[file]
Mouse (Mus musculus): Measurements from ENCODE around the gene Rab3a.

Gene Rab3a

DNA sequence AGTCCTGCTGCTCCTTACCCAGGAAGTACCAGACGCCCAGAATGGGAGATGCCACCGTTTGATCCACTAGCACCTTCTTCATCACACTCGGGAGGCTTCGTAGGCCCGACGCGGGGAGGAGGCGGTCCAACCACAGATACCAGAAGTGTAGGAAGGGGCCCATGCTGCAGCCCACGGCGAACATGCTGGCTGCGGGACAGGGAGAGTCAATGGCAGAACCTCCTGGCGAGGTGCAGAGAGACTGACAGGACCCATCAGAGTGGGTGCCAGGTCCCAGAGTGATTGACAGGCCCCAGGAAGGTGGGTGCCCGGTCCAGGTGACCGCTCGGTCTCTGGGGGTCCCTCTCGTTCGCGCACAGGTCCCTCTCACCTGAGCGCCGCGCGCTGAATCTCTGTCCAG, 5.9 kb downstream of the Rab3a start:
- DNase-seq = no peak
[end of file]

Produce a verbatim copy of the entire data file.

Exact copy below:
Mouse (Mus musculus): Measurements from ENCODE around the gene Rab3a.

Gene Rab3a

DNA sequence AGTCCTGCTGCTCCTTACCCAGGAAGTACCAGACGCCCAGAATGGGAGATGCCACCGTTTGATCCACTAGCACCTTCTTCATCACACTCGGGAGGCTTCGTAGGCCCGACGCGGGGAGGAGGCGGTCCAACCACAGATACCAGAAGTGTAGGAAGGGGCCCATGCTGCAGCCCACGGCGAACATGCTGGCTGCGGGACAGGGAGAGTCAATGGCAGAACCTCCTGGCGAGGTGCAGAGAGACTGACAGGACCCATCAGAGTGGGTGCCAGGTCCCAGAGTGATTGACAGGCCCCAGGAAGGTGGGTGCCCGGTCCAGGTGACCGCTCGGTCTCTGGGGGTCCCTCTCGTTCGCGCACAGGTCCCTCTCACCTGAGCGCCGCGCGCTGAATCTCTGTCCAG, 5.9 kb downstream of the Rab3a start:
- DNase-seq = no peak